In most cases of interrupted aortic arch (IAA), with good surgical repair, the prognosis is excellent.


Circulatory compromise manifested by metabolic acidosis begins when the ductus arteriosus constricts, thus decreasing flow to the circulation distal to the arch interruption. Prior to this, even severe aortic and subaortic hypoplasia is physiologically masked because of the presence of the VSD. Patients are at risk for severe low output syndrome (ie, cardiogenic shock) because of both the effect of profound metabolic acidosis on cardiac performance and the reduced distal systemic arterial circulation imposed by falling pulmonary vascular resistance.


Complications in patients with IAA:

  • Persistent subaortic and aortic stenosis[47]

  • Residual ventricular septal defect

  • Narrowing at the site of arch surgery



History and Physical Examination

Symptoms of interrupted aortic arch (IAA) in the neonate include tachypnea, poor feeding, and lethargy.

Recognizing interrupted aortic arch is difficult prior to reduction in the caliber of the ductus arteriosus. The hallmark thereafter is a mottled or grey appearance to the lower body, representing poor perfusion to that portion of the circulation located distal to the arch interruption. Also consider the following physical examination findings:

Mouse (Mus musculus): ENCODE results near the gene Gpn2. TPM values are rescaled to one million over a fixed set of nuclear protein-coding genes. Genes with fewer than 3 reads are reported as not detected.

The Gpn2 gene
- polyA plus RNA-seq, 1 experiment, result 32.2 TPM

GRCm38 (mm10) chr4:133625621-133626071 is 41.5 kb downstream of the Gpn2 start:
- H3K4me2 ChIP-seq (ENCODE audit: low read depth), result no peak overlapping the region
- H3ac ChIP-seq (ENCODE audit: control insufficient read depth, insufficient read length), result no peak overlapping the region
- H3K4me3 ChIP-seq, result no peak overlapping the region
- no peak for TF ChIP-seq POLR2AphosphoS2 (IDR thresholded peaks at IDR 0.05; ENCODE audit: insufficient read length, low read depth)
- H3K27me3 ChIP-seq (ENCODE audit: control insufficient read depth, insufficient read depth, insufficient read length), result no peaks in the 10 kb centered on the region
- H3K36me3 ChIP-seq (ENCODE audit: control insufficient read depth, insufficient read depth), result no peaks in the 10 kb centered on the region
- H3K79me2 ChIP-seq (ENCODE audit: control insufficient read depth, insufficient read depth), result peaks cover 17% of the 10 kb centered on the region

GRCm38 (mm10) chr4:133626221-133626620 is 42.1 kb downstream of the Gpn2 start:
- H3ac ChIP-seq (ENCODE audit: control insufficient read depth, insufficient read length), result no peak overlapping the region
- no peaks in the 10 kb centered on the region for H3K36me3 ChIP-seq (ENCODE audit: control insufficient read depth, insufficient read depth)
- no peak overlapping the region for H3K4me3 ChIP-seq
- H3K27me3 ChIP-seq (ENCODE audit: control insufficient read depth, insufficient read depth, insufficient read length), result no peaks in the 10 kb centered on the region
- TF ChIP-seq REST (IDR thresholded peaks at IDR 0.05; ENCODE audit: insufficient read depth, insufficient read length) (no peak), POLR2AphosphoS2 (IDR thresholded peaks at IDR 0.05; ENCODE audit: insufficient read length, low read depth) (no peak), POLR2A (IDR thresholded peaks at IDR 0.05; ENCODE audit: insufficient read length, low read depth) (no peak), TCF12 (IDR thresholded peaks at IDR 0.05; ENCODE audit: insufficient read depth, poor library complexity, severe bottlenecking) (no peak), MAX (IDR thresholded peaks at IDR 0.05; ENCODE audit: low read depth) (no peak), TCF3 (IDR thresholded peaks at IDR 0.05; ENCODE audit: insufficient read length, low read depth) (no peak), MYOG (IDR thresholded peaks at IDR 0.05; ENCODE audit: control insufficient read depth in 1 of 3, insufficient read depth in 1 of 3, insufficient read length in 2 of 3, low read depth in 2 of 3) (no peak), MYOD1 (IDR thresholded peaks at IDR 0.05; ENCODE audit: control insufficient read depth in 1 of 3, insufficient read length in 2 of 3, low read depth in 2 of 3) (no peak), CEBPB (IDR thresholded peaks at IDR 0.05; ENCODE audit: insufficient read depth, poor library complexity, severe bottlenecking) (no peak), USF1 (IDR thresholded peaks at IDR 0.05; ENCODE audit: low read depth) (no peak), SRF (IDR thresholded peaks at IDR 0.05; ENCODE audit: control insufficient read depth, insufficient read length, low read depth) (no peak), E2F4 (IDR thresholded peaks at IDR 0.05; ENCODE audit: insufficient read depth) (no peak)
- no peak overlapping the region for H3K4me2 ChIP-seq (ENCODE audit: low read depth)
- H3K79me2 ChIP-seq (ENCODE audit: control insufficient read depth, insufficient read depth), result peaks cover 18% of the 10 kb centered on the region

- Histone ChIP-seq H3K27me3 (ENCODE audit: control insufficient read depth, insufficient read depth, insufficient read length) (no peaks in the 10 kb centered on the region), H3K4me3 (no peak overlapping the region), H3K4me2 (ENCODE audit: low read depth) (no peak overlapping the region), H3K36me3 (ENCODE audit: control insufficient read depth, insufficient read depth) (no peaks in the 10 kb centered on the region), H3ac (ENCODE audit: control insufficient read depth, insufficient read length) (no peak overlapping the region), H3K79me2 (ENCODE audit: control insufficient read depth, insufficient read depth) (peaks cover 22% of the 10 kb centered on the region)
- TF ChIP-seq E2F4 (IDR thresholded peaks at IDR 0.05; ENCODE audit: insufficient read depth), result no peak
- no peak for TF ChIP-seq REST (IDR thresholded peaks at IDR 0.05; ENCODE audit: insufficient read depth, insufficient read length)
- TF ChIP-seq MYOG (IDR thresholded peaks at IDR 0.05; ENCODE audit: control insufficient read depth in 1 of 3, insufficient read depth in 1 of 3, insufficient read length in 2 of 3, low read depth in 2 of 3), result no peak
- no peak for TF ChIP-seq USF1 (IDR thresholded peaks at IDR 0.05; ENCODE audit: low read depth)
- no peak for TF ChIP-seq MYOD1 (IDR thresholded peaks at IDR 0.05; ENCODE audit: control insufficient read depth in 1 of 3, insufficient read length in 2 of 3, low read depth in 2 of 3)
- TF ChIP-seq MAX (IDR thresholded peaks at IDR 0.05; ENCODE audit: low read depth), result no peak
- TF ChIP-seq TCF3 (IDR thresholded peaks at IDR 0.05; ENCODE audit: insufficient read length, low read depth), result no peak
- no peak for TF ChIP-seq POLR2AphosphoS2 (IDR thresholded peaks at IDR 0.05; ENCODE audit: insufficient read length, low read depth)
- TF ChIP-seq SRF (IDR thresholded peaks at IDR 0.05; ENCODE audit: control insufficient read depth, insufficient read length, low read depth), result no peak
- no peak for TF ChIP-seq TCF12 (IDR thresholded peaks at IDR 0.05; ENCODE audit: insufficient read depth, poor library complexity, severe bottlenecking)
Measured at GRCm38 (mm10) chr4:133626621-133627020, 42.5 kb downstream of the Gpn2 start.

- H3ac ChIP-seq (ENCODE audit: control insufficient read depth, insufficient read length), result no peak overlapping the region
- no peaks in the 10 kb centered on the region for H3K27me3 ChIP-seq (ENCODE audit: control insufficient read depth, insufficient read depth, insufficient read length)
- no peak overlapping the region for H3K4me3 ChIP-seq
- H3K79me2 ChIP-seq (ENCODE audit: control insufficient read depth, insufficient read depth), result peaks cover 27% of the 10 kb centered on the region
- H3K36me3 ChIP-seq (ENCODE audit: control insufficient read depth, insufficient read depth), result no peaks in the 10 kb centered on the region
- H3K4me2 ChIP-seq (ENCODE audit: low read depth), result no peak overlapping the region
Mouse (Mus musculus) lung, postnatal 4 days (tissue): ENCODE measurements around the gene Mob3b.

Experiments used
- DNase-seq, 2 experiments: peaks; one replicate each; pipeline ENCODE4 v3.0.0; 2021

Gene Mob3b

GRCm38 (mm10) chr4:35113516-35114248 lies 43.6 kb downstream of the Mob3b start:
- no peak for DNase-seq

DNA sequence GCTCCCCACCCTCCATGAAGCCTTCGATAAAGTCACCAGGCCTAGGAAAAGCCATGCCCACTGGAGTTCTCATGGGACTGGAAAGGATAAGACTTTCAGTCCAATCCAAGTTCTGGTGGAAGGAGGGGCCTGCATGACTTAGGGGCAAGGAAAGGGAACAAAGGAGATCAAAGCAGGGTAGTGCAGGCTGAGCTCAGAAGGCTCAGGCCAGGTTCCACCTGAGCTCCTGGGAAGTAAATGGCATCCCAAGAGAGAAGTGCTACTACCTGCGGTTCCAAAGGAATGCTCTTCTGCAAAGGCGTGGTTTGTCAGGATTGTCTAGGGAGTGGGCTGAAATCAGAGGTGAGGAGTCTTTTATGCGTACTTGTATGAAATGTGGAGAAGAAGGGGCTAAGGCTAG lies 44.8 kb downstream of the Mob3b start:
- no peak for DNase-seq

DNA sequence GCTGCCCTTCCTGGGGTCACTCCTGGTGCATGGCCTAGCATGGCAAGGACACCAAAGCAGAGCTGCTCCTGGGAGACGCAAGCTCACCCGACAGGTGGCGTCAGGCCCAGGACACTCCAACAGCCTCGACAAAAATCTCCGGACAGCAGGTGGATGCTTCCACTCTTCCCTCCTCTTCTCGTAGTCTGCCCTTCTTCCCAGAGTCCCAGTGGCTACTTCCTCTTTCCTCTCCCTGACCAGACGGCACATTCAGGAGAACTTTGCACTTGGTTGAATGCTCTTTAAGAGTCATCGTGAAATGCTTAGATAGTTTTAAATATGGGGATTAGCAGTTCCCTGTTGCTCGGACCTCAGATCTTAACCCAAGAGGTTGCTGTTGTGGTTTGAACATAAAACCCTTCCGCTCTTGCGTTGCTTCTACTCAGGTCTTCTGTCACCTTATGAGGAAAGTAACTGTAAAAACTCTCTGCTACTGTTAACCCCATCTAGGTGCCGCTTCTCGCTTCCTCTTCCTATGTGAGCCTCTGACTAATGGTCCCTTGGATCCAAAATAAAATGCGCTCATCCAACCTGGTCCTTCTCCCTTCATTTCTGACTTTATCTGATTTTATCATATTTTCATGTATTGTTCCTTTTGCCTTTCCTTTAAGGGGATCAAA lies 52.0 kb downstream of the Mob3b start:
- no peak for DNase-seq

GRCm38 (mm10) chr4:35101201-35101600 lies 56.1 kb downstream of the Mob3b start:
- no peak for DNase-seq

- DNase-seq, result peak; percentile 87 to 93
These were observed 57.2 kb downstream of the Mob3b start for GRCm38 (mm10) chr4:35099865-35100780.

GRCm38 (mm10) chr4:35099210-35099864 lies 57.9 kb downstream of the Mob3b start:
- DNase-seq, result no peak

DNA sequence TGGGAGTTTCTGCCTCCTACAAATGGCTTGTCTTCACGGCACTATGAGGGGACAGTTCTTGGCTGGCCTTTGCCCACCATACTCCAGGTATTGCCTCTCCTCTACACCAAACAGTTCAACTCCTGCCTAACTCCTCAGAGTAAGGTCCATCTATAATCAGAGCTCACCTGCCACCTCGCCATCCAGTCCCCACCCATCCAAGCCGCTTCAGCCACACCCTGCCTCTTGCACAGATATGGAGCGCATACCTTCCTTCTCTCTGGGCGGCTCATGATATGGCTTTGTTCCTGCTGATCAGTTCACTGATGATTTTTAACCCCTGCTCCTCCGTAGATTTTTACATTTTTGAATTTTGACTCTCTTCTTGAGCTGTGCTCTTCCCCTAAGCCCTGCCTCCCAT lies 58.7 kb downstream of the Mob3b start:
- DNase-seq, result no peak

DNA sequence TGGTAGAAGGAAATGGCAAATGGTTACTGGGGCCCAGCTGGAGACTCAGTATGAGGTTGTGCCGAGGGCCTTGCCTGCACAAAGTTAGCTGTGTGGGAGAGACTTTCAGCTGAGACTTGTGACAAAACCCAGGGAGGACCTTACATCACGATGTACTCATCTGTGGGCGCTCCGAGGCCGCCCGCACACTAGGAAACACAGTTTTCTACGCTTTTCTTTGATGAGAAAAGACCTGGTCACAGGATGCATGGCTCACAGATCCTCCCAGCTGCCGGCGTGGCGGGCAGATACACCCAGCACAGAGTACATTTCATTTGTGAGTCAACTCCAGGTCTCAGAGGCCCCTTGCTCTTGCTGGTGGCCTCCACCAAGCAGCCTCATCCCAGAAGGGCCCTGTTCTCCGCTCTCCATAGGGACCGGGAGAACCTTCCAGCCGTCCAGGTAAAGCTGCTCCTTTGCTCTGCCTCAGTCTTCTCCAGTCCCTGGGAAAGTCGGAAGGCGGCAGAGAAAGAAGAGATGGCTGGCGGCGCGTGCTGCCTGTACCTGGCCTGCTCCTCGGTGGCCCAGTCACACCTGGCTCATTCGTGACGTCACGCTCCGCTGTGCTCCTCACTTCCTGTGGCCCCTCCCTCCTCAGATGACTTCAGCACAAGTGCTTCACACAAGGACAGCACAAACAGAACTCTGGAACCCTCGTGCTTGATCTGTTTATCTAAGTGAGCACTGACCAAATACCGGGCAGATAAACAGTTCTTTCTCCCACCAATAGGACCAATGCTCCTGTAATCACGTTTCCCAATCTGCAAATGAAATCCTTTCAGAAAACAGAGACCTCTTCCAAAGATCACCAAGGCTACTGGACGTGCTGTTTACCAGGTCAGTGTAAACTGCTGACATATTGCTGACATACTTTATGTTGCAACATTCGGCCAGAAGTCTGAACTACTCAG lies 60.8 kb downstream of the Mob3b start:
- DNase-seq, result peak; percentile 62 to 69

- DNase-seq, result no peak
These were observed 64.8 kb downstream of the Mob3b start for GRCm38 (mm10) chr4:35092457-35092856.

• A difference in systolic blood pressure between the right arm and the lower extremities may or may not be present. Frequently, a lack of discrepancy in blood pressure is due to the profound reduction in cardiac performance. If the right subclavian artery is aberrant, no disparity occurs between the systolic blood pressure in the right arm and that in the lower extremities because the right subclavian origin is distal to the arch interruption.